Alex Horle, one of the speakers, manages data and conducts competitor analysis for Ctrip and helps achieve their company’s market share growth in Europe.
Ctrip is the largest online travel agency in China. They create the best online booking experience by providing affordable flights, discounts on hotel reservations, and other vacation packages and tours in China.
Check out our interview with Ctrip’s woman of action, Alex Horle.
Can you introduce yourself & your company?
My name is Alexandra Horle, the Manager for Europe in the Global Operations Team, Platform division of the Accommodation BU at Ctrip. We are recognized as the leading Online Travel Agency in China and considered to be among the top in the global scene.
My role intersects with the other teams. We gather data from other teams and segments, analyze the data and compare it with our competitors to come up with strategies to grow our market shares in Europe.
In a way, my team functions like a startup. We have the flexibility and execution speed of a startup while being a part of this huge organization. It’s such a powerful mix!
Why have you chosen to become an entrepreneur?
I started taking interest in entrepreneurship right after graduating.
While on an internship at an online agency, one of my colleague and friend suggested that we start our own business. Back then, I was fearless and felt like I had nothing to lose.
It also sounded like a great idea. Most people would start their careers in an office, but we chose to do the opposite and started our own instead. Little did we know how tough it would be.
Even though I was about 25 years old, I was already meeting clients and closing deals. It was challenging to convince professionals twice my age to trust me, but I quickly learned that delivering your promise and exceeding their expectations were enough for them to consider me as part of the team.
I still get involved in some entrepreneurial gigs from time to time. I’d like to keep my eyes peeled for new opportunities.
What are your biggest accomplishments and failures in your professional life?
Sometimes I think my biggest accomplishment is also my biggest failures.
I sold one of my companies at its early stages. It wasn’t even a year old yet, and I know we could’ve done a lot more if we hadn’t sold it so quickly. I feel like I put my heart and soul in it, and when I sold the business, it felt like selling our souls too.
Part of the deal was for me to work in the company that used to be mine. And somehow it felt like I lost freedom, like a wild child being asked to put some shoes on. For almost ten years of doing things on my own, now I had a boss and an organization that gives me benefits and paid leaves.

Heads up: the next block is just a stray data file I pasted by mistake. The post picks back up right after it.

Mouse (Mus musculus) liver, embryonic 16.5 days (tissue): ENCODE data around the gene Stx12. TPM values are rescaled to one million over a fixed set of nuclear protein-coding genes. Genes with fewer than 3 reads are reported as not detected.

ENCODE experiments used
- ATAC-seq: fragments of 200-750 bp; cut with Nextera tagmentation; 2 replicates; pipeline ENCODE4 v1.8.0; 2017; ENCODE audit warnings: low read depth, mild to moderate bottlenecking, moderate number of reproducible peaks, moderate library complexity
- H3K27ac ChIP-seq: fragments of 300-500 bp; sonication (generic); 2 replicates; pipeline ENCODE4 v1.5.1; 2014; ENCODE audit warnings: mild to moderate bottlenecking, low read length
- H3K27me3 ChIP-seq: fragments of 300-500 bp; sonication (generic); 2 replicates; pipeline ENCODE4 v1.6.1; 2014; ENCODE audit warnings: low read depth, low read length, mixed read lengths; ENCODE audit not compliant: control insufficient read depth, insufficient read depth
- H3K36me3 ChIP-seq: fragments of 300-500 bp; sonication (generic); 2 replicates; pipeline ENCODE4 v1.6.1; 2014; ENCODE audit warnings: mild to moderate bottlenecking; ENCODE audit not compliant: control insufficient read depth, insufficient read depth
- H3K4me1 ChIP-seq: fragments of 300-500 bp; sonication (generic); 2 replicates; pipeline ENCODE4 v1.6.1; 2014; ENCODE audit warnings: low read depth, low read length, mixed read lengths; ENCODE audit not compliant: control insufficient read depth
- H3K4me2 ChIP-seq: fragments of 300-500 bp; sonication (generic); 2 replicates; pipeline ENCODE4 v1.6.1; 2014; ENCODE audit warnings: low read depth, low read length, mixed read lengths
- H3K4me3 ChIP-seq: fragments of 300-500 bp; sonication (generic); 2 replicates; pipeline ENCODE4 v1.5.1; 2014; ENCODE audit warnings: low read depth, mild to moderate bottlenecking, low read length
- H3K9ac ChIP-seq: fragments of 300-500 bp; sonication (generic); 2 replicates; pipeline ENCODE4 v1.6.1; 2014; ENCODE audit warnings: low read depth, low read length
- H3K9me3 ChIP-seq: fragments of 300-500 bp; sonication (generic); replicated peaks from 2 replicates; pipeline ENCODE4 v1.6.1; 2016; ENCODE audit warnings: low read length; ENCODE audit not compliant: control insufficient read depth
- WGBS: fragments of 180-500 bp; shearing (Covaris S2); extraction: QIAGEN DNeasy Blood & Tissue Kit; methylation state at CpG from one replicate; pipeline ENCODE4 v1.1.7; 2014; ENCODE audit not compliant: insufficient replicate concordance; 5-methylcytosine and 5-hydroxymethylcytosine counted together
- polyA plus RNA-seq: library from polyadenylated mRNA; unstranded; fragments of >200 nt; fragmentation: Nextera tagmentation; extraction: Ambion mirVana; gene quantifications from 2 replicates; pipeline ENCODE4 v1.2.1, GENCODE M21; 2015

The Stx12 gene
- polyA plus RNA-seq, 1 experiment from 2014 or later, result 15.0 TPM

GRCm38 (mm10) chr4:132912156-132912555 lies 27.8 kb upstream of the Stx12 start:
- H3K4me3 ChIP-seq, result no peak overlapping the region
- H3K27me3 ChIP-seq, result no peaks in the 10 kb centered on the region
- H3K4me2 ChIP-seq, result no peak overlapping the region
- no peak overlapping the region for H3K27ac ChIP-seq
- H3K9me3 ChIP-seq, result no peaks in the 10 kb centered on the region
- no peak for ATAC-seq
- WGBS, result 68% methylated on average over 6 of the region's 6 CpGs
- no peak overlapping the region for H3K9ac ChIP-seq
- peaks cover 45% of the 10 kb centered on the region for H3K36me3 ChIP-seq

But at the end of the day, I have no regrets.
I became a part of a great team and learned the long path to scale-up a business – especially since we turned the company from a struggling SMS provider into a data targeting leader.
Is being a woman in a digital environment with a majority of men an advantage or not? If yes, how do you use it?
I’ve always introduced myself as Alex, and most people assumed that I was male.
Some of my clients and suppliers changed when they knew I was a girl, and I had to remind them that gender has nothing to do with the way I run the business. I was able to gain their trust and respect, and me being a woman shouldn’t change that.
It’s sad but we still live in a world where most women feel like they have to prove themselves and work harder to be recognized as an equal. Although I have to say I am impressed by the gender equality in China. And I’m also proud that Ctrip has women leaders who were able to bring the company to the top.
What advice would you give to those who want to launch a company in China?
When I arrived in Shanghai, people asked me why I wasn’t launching my own business instead of looking for a job. I told them that I didn’t know the market and I didn’t have a client yet – let alone the fact that I didn’t have a potential break-through idea.
I think guanxi plays a great role in entrepreneurial success in China. In my experience, two things are essential: knowing the market and having a good network. When you have these two, then your startup is bound to succeed.
What’s your advice for women to help them to succeed?
Believe in yourself, listen to others, learn to pick out what will work best for you. Know your market and have a contract ready to be signed before you worry about incorporating!
To know more about the event Superwomen in Data on November 21, scan the QR code below and follow their WeChat account superwomenindata. You can also register directly on this link.
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